Learning from Lockdown
Recently, I listened to an episode of Brene Brown’s Dare to Lead podcast, this one with Priya Parker, author of The Art of Gathering. In this episode, Ms. Brown and Ms. Parker explore what it means to gather together in a post-lockdown world. The conversation is wide-ranging and surely pertinent to all aspects of post-pandemic life. Of the many thought-provoking questions asked, one has stuck with me: “What will we do with what we learned during lockdown?” Ms. Parker asserts that we must pause, think about all we’ve learned, and make appropriate changes.
I couldn’t agree more.
As I think about this from a fundraising perspective, I consider special events. Like all nonprofits, my client is grappling with future of its events. Truth be told, pre-pandemic, my client had said for several years “we really need to reimagine our events, breathe new life into them,” but there never seemed to be the time nor the needed appetite for risk-taking. Now, we’re forced to ask: should we simply bring back the in-person events exactly as they were? Will people want to come to crowded in-person events? Will it be safe? What, in this new reality, will people want?
During the pandemic, my client was fortunate. Thanks to a creative special events team and a generous community, its reinvented events were quite successful! Looking ahead, my client’s events team has made two decisions regarding future events:
1)Some of the future events will offer a virtual component. Going virtual opened us up to a large new audience. Our annual gala, for example, which usually drew 500 in-person attendees, brought thousands of participants, literally from around the country. Many of those newcomers attended additional virtual events and have become engaged in our community — albeit virtually — and as donors. We don’t want to lose them.
2)At least some of the future events will include a specific beneficiary. Prior to the pandemic, funds raised from special events typically supported a broad, somewhat vague purpose. During the pandemic, in recognition of the suffering of so many in our community, each event focused on a specific cause, e.g. the St. Patrick’s Day event featured a virtual cooking demonstration by Chicago chefs. Funds raised were used to purchase meals from local restaurants to be distributed to homeless shelters throughout Chicago, thus helping local businesses and feeding the hungry. Donors were moved by the mission focus of each event, and were incredibly generous.
Like Bene Brown and Priya Parker, I encourage you to take the time to think about all your organization learned by the forced lockdown and resultant shift. Like my client, I think you’ll find some change will be most welcome.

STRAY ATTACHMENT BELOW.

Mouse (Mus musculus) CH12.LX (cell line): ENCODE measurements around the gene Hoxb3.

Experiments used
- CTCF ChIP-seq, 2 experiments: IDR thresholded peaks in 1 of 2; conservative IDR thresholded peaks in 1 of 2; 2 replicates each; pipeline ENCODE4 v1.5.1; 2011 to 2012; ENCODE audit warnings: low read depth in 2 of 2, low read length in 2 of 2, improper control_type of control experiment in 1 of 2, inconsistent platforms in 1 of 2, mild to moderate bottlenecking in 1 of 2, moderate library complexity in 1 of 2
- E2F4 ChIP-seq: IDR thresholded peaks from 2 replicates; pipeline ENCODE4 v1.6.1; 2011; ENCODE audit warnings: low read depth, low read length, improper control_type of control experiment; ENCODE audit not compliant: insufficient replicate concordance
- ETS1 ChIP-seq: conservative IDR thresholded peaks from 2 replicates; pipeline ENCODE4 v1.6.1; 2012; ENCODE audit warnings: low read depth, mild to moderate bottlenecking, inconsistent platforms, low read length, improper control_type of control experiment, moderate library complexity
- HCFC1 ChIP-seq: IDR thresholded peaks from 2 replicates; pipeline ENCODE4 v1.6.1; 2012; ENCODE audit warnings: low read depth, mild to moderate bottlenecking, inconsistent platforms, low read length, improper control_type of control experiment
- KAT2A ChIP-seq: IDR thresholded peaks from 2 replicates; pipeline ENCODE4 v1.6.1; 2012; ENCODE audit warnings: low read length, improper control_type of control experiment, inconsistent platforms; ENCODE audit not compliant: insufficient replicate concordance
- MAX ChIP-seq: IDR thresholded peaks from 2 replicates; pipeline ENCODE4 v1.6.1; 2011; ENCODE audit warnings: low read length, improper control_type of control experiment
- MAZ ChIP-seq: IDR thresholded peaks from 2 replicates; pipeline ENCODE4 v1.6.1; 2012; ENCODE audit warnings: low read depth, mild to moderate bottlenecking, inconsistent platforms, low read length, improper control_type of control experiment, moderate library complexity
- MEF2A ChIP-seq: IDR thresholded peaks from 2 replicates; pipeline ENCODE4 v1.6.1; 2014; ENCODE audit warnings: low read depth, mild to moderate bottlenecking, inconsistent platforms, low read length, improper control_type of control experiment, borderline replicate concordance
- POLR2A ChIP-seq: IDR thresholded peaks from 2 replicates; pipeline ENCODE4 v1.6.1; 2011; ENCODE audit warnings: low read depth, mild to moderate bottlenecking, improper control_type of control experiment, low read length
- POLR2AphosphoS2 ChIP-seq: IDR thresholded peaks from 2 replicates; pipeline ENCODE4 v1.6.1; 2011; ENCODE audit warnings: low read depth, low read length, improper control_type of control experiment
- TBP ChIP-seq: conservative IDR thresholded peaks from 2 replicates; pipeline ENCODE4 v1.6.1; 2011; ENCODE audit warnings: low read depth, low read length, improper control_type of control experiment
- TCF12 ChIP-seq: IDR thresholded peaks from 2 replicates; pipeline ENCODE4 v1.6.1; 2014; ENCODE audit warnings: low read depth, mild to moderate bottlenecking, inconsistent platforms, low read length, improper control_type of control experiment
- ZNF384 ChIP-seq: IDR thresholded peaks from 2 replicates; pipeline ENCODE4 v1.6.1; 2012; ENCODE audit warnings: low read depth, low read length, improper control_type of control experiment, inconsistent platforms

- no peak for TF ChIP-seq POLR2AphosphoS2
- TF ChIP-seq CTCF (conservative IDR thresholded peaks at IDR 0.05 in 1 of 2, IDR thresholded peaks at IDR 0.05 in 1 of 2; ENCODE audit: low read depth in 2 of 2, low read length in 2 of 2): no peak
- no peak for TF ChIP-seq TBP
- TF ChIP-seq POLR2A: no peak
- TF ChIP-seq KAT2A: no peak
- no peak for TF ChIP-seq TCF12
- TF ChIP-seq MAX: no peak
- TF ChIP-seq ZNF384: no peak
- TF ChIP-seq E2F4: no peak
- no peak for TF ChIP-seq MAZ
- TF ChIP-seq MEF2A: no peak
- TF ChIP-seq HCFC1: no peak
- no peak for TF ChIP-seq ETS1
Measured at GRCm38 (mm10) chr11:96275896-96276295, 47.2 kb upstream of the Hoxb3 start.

STOP. START. CONTINUE.
I recently had the privilege of working with a client that was preparing for a Board retreat. While the retreat focused on some heftier goals related to the organization’s newly minted strategic plan as well as creating a culture of diversity and inclusion, another important goal was to allow for some time for the Board to reconnect with one another. The Board retreat is usually an annual event, held in-person, for half a day on a Saturday. This year, because so many of us are zoomed out, it was a virtual retreat for a few hours on a Saturday morning. The planning committee did an excellent job ensuring that the agenda was tight, the content was important and relevant so that the Board felt it was a good use of their time, and yet, it didn’t tap into too much weekend time.
Across the pandemic, we’ve all learned to become much more adept at using technology to stay connected in our work and in our personal lives (Even my 87-year-old parents have become pros at Facetime and Zoom!). While it’s been crucial to have these tools to work and connect, we now find that the world is beginning to open up again and we can begin to get back to business as usual. But what is business as usual anymore? How has the pandemic changed the way we look at things and showed us how to operate differently?
At the retreat, the Board spent some time getting reacquainted in smaller groups in several virtual breakout rooms. We started the conversation with…
During the pandemic - what have you STOPPED, STARTED and WILL CONTINUE doing?
It was a really great conversation amongst the members and not only did they learn more about each other but there were many thought-provoking takeaways as well. In my opinion, this portion of the retreat was as important as the other meatier agenda items. It helped strengthen the cohesiveness of the Board and was a great reminder to each of them of who they are working alongside of to support such an important mission.
After this retreat, it also got me thinking…what do I want to START, STOP and CONTINUE doing in my personal life and in my work? I found this exercise to be very helpful in holding up the mirror and taking a good hard look at what is working, what hasn’t been so successful and what new things do I need to learn, introduce or be open to? I identified a few things…
Join me in this activity! I promise you will find it useful for both your work and personal journeys. So, I ask you…what do you want to STOP, START and CONTINUE?
Write something about yourself. No need to be fancy, just an overview.